Midwestern Gothic staffer Laura Dzubay talked with author Nafissa Thompson-Spires about her novel Heads of the Colored People, the necessity of empathy for characters, structuring short story collections, and more.
Laura Dzubay: What’s your connection to the Midwest?
Nafissa Thompson-Spires: I came to Illinois when my husband took a job at the University of Illinois, and I also entered the MFA program there. Now we’re both professors at the university.
LD: As a setting for rich relationships and interactions, the Midwest is often underestimated. Are there any qualities or features of the Midwest that you find yourself coming back to, in real life or in your writing? How does it function differently, if at all, from other regions of the U.S.?
NTS: I haven’t really written about the Midwest at all yet. Illinois is particularly flat—geographically—which is a stark change for me as a native Californian. I may be interested in thinking about that someday.
LD: In your forthcoming collection, Heads of the Colored People, the stories illuminate their characters in a variety of different ways, from the mothers exchanging notes via their daughters’ backpacks in “Belles Lettres” to the religious conflict in “Wash Clean the Bones.” How do you investigate the nuances of different perspectives in your work, from the research to the writing itself?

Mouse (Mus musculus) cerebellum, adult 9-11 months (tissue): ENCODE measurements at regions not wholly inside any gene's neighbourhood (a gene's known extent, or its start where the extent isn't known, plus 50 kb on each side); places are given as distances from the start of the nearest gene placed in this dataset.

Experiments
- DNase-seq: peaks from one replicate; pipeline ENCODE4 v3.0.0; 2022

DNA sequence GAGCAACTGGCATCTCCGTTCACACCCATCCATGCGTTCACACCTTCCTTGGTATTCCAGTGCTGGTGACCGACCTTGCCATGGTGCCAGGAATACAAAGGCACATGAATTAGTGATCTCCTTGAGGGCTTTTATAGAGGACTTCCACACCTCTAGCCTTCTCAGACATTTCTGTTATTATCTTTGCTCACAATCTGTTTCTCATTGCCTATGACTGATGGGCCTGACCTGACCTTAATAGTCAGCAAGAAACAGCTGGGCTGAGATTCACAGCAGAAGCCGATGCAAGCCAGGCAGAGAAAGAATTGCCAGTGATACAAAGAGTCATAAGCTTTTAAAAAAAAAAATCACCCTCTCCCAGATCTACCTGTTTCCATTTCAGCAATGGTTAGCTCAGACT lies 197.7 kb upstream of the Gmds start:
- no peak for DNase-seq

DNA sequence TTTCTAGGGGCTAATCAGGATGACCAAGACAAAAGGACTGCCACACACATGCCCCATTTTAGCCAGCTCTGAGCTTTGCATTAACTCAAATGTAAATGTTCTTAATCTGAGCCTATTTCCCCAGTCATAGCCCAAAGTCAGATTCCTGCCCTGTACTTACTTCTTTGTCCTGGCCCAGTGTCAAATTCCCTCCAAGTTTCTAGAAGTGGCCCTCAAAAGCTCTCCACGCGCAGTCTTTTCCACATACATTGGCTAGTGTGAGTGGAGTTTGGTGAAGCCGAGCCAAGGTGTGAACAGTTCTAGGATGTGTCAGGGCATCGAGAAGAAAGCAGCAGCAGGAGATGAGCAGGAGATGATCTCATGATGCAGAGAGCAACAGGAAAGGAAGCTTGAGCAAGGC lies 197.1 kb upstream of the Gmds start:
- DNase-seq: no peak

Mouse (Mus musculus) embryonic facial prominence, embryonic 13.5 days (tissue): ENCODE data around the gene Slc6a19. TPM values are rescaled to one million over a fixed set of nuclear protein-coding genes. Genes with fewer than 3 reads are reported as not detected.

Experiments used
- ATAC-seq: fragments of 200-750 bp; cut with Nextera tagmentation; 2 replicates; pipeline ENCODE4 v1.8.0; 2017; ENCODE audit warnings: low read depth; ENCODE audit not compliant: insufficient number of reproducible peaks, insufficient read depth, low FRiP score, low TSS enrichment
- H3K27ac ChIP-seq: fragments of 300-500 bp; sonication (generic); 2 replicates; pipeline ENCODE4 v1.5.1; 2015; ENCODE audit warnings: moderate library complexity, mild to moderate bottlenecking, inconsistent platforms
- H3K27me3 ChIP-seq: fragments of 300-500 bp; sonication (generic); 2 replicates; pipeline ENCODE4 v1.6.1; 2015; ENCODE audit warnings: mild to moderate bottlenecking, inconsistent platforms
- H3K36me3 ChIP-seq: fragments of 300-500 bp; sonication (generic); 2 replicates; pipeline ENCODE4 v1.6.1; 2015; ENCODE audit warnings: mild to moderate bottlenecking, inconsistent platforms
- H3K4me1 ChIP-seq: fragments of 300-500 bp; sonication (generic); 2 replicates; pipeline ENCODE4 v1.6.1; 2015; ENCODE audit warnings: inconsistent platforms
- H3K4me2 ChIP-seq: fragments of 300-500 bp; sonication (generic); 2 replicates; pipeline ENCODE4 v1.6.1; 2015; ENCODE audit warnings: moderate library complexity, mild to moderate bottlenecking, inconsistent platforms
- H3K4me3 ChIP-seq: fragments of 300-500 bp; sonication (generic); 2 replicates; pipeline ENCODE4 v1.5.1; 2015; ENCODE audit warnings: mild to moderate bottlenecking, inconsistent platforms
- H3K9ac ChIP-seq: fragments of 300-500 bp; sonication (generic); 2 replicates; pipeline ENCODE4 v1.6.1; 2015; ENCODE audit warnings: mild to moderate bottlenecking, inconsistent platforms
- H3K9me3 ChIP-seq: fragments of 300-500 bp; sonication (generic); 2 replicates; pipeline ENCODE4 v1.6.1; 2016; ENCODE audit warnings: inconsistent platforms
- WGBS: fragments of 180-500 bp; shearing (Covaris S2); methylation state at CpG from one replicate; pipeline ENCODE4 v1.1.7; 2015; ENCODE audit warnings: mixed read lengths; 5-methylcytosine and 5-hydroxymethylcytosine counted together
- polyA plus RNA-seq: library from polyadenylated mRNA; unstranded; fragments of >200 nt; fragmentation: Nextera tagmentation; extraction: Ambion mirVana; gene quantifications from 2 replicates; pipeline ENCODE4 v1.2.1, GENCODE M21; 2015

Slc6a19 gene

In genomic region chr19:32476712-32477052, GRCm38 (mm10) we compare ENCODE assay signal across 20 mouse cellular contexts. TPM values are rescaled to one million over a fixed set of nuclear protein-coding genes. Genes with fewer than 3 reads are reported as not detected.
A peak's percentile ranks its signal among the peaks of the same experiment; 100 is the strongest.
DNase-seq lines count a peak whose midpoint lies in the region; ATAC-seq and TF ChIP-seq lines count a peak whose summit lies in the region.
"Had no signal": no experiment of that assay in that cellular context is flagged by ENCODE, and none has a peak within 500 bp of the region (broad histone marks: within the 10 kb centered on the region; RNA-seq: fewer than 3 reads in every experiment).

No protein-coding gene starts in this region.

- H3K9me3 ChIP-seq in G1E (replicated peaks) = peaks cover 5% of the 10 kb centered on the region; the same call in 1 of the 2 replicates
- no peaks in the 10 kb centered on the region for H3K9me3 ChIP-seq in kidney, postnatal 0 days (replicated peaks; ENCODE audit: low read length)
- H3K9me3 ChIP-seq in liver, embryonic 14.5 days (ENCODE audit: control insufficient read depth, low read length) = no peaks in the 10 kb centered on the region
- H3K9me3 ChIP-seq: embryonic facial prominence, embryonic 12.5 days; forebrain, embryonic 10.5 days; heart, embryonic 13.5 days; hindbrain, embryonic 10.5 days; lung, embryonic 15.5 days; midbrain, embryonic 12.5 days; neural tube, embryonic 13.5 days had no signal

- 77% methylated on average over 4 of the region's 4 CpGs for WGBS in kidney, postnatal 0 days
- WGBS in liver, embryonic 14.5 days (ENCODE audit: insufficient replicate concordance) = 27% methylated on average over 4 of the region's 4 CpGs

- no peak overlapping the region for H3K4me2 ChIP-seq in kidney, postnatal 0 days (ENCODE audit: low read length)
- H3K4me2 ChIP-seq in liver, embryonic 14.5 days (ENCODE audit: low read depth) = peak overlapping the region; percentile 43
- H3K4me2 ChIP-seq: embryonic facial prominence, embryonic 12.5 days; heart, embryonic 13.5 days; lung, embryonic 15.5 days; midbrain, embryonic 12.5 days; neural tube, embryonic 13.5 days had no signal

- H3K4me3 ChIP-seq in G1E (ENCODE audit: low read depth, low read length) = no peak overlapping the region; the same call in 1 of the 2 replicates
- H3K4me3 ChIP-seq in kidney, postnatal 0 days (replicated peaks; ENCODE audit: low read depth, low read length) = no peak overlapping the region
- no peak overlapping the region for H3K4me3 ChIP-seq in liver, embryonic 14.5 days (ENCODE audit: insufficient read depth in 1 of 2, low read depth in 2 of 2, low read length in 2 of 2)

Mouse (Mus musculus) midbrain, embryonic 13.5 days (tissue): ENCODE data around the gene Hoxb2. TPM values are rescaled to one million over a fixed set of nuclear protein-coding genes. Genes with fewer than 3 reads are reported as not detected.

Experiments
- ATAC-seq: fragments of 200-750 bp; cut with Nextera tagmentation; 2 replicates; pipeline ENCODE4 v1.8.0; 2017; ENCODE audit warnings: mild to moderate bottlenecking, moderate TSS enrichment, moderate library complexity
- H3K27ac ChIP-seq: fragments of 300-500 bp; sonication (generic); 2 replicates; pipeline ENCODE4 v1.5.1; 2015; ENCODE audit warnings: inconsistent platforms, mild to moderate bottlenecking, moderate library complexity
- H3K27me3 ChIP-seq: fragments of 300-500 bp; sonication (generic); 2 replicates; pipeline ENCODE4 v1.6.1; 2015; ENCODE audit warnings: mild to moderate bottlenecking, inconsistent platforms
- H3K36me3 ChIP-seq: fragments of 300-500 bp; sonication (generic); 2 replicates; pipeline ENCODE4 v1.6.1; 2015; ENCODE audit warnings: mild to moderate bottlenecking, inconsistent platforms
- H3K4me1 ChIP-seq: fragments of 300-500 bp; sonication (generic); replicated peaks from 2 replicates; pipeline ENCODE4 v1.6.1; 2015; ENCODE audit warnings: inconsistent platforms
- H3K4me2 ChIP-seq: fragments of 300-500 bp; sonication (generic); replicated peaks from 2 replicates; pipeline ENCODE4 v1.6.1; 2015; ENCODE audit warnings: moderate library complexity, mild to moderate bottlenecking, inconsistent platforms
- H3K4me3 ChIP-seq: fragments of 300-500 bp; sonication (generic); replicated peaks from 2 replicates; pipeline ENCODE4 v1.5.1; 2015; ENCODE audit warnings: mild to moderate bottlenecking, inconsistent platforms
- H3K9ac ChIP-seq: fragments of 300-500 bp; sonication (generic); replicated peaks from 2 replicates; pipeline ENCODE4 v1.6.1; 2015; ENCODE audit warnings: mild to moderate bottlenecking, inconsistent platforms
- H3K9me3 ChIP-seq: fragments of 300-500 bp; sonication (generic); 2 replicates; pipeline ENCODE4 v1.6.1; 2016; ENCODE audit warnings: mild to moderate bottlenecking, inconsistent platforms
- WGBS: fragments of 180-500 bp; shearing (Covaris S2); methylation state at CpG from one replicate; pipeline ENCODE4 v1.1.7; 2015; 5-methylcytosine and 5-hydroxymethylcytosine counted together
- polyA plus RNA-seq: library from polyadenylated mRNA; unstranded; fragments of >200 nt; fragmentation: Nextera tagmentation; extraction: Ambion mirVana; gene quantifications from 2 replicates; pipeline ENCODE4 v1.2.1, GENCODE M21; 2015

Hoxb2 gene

NTS: I try to make sure that each voice I represent feels as real as possible. I’ve also found—and this something that I learned from Jacinda Townsend at Callaloo—that you can’t write well about a character without empathy. When a character feels really flat or one-note, sometimes it’s because we as writers haven’t occupied their perspective well enough and need to search for the empathy. That’s become one of my go-to strategies for revision and characterization.
LD: How do you go about developing an idea for a short story? Were these stories born in similar ways, or did they all grow out of very different processes?
NTS: Often I just have a line or an image in my head. With the titular story, the first line came to me, and I pursued it, to figure out who this Riley character was. Sometimes, I have an idea of the shape of as story I want to write, but often the story reveals itself to me during the drafting. There has to be space for both the discipline and organization (outlining, etc.) and the more metaphysical, subconscious parts of writing.
LD: Heads of the Colored People features some recurring characters, such as Fatima, as well as some that are unique to singular stories. In a series of stories that sometimes revisit familiar characters and sometimes introduce new ones, how did you make decisions regarding the structure of the collection? Did the order of the pieces come naturally, or was it something you had to think about a lot?
NTS: The order of the stories was the most difficult thing to figure out. The Fatima stories almost work as a small novella, and ultimately, it made sense to me and my editors and agent to put them together. For other stories, we wanted to vary the tone, not putting too may sad stories next to each other or too many male voices together, etc.
LD: How do your experiences or memories of specific places play a role in your writing?